Flood Impacts on Net Ecosystem Exchange in the Midwestern and Southern United States in 2019

Nikolay V. Balashov, Lesley E. Ott, Brad Weir, Sourish Basu, Kenneth J. Davis, Natasha L. Miles, Anne M. Thompson, Ryan M. Stauffer

Research output: Contribution to journalArticlepeer-review

1 Scopus citations


Climate extremes such as droughts, floods, heatwaves, frosts, and windstorms add considerable variability to the global year-to-year increase in atmospheric CO2 through their influence on terrestrial ecosystems. While the impact of droughts on terrestrial ecosystems has received considerable attention, the response to flooding is not well understood. To improve upon this knowledge, the impact of the 2019 anomalously wet conditions over the Midwest and Southern US on CO2 vegetation fluxes is examined in the context of 2017–2018 when such precipitation anomalies were not observed. CO2 is simulated with NASA's Global Earth Observing System (GEOS) combined with the Low-order Flux Inversion, where fluxes of CO2 are estimated using a suite of remote sensing measurements including greenness, night lights, and fire radiative power as well as with a bias correction based on insitu observations. Net ecosystem exchange CO2 tracers are separated into the three regions covering the Midwest, South, and Eastern Texas and adjusted to match CO2 observations from towers located in Iowa, Mississippi, and Texas. Results indicate that for the Midwestern region consisting primarily of corn and soybeans crops, flooding contributes to a 15%–25% reduction of annual net carbon uptake in 2019 in comparison to 2017 and 2018. These results are supported by independent reports of changes in agricultural activity. For the Southern region, comprised mainly of non-crop vegetation, annual net carbon uptake is enhanced in 2019 by about 10%–20% in comparison to 2017 and 2018. These outcomes show the heterogeneity in effects that excess wetness can bring to diverse ecosystems.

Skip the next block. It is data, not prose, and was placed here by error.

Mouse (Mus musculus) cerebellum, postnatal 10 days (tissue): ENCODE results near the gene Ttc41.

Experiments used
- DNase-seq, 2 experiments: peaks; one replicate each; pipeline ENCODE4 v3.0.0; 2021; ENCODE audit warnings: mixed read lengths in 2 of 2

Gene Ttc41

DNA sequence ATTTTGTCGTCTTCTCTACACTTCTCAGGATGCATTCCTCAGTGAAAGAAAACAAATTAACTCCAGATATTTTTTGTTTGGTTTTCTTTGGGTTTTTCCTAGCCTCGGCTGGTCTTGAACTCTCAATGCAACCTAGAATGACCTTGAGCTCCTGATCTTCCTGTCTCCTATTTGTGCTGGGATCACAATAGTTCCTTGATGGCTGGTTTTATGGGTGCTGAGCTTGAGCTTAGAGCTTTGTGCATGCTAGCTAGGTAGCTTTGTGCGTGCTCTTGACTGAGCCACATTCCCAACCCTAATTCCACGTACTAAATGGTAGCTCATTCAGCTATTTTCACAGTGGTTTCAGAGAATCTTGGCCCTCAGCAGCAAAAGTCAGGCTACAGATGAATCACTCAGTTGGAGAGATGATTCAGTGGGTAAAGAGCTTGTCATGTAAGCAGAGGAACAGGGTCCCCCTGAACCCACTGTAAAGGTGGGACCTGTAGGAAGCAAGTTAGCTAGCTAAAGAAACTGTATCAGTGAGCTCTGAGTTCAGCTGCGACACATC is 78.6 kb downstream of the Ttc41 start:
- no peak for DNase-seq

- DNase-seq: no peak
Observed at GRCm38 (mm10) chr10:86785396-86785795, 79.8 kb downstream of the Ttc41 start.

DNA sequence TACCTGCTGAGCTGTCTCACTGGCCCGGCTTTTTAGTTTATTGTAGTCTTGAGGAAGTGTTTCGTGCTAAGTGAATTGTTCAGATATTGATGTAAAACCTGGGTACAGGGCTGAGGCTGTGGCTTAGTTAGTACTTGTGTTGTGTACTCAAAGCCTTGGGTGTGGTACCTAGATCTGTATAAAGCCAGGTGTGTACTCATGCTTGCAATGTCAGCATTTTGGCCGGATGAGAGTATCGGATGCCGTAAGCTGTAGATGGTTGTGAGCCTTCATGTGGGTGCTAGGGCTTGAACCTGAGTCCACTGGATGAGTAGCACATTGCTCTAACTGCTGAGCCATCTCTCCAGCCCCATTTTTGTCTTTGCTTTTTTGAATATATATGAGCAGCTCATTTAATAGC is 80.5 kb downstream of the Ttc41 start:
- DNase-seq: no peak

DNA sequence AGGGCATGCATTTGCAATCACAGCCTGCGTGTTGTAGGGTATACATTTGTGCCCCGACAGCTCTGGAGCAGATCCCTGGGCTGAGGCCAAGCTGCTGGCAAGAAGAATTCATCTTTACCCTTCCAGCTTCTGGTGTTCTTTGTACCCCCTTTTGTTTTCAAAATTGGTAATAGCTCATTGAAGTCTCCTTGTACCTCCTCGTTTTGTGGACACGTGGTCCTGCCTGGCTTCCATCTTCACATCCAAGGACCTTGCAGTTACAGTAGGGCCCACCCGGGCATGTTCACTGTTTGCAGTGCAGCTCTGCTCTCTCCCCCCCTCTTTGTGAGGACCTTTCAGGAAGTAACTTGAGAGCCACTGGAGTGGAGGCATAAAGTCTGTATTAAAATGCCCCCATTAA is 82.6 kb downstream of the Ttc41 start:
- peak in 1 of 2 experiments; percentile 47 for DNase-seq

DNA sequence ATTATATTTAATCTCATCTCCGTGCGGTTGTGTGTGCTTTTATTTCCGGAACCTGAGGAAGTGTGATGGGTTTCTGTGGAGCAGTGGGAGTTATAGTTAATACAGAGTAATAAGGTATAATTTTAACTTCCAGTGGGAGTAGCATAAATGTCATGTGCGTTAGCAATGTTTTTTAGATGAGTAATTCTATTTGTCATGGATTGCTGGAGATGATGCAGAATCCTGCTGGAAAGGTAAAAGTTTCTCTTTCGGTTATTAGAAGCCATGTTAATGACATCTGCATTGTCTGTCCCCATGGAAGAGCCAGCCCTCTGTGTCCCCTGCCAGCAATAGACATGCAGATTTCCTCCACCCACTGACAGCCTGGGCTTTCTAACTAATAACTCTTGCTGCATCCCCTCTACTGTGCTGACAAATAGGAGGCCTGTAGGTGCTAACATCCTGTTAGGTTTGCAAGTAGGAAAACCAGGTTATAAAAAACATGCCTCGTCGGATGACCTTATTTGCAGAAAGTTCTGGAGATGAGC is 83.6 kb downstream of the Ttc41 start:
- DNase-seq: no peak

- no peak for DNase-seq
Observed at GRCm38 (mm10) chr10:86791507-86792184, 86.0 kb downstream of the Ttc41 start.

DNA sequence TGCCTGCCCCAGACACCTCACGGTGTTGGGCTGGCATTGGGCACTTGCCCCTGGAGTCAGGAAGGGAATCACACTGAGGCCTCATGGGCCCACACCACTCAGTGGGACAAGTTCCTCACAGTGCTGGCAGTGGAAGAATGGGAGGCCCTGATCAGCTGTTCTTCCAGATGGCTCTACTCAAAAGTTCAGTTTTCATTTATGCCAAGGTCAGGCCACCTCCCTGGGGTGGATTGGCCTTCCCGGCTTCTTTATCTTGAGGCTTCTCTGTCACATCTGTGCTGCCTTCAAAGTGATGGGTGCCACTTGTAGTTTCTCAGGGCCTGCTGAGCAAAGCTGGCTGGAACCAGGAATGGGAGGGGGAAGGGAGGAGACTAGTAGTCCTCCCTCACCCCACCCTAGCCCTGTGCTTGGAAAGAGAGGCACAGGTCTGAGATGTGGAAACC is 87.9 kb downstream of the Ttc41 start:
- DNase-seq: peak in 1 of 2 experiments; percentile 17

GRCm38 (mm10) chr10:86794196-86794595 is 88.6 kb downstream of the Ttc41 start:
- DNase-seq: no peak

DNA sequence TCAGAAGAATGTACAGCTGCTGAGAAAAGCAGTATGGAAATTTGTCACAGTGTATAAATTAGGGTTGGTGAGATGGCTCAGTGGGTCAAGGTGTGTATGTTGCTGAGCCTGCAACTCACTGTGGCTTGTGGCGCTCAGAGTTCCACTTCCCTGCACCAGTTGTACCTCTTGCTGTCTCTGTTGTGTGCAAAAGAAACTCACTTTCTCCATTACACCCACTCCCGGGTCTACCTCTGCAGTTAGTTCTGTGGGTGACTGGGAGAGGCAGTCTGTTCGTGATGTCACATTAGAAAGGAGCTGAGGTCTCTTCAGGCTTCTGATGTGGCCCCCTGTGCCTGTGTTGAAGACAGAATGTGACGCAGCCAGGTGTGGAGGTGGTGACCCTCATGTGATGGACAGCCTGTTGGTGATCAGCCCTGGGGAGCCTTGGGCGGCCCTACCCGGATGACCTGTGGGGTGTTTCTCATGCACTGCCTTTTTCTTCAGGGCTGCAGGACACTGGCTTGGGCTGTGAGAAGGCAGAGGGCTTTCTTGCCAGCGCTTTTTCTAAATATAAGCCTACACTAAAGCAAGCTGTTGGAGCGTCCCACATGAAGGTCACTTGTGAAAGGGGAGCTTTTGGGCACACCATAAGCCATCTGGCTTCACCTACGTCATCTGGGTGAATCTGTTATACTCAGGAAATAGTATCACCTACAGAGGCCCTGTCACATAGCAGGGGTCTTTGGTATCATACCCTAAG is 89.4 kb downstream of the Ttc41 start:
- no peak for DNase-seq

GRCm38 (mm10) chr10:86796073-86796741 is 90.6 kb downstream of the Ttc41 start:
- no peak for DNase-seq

Original languageEnglish (US)
Article numbere2022JD037697
JournalJournal of Geophysical Research: Atmospheres
Issue number18
StatePublished - Sep 27 2023

All Science Journal Classification (ASJC) codes

  • Geophysics
  • Atmospheric Science
  • Space and Planetary Science
  • Earth and Planetary Sciences (miscellaneous)

Cite this